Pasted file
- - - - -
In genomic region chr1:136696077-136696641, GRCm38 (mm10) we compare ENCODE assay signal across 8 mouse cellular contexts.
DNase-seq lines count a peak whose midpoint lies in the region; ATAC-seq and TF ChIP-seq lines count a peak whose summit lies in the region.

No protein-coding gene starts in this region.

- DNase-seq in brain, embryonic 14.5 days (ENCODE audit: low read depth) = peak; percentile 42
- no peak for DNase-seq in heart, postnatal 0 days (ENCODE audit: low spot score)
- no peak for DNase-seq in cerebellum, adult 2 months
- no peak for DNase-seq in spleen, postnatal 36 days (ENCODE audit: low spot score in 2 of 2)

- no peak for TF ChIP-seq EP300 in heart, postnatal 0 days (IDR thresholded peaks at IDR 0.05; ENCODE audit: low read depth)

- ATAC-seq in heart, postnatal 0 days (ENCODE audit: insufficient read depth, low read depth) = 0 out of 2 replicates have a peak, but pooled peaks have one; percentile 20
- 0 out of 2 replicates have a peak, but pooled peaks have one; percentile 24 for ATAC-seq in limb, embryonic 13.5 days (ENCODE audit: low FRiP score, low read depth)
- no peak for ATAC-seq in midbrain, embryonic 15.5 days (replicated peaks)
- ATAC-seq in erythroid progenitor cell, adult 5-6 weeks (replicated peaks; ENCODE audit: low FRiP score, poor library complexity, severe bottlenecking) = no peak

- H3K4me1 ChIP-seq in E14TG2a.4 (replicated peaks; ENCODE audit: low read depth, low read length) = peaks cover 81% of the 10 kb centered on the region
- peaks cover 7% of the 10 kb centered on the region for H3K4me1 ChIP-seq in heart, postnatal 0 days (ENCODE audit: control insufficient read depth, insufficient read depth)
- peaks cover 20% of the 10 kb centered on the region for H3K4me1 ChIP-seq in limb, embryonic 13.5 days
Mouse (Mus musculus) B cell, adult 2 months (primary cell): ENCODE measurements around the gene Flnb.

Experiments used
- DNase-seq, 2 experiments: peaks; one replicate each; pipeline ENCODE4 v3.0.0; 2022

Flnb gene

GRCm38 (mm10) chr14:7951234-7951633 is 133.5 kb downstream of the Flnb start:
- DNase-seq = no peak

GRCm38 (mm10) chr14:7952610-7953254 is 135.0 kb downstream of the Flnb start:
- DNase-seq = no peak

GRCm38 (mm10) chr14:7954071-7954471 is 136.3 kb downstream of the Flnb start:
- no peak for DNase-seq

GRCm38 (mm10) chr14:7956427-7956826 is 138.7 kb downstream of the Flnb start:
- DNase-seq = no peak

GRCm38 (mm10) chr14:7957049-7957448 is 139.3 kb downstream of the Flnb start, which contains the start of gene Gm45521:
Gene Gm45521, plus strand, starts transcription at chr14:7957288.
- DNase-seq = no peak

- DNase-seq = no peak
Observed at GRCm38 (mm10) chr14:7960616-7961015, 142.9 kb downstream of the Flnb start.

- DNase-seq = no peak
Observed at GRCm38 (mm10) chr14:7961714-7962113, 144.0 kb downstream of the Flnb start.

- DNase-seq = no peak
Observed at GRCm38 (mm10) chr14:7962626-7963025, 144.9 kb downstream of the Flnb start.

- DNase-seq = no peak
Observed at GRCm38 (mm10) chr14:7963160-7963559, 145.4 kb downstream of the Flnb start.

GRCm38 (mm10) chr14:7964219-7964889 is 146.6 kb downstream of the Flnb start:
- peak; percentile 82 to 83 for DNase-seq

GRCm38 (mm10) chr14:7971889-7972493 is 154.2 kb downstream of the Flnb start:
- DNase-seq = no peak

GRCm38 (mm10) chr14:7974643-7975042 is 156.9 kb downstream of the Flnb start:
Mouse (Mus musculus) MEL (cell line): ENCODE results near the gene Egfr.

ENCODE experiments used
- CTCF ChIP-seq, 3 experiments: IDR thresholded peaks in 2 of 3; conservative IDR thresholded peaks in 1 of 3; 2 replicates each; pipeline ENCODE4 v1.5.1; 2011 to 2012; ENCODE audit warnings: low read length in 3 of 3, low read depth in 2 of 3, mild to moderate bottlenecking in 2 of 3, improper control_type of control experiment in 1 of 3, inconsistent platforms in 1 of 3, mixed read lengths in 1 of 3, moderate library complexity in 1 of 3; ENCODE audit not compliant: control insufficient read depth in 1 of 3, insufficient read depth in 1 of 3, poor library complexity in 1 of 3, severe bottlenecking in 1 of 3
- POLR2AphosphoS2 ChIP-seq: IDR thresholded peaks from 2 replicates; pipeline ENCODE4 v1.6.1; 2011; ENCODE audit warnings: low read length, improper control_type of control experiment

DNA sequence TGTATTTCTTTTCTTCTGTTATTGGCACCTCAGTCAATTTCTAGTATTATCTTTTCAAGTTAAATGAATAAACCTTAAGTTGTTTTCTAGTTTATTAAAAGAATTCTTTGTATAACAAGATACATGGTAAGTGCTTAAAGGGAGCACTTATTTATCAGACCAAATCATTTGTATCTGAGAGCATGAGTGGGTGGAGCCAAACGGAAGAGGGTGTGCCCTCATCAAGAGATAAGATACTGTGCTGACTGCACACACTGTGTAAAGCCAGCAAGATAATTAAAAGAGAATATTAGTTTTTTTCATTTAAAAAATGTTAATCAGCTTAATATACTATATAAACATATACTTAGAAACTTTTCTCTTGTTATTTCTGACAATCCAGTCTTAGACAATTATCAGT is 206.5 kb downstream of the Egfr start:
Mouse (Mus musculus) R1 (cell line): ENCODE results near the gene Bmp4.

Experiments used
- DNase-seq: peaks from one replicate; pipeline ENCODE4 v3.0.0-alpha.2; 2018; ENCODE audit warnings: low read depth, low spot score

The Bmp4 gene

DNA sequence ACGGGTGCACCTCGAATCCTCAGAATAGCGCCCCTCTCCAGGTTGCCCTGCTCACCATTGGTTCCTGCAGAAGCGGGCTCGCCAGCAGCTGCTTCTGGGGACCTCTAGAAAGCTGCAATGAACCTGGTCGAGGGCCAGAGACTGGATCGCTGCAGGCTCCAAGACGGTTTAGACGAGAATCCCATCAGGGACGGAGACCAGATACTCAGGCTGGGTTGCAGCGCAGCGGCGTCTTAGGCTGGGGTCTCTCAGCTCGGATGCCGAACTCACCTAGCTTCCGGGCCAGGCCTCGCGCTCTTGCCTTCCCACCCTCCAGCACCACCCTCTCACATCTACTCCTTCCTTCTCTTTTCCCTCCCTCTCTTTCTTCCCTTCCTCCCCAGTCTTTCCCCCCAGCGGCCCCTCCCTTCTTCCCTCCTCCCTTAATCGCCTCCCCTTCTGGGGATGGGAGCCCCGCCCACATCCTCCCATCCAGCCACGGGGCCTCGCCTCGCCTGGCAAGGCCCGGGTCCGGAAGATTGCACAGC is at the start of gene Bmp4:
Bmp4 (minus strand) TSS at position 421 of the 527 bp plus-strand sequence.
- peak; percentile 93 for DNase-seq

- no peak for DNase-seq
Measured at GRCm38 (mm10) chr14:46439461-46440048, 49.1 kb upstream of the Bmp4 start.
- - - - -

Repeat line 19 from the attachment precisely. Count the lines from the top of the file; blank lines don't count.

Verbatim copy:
Flnb gene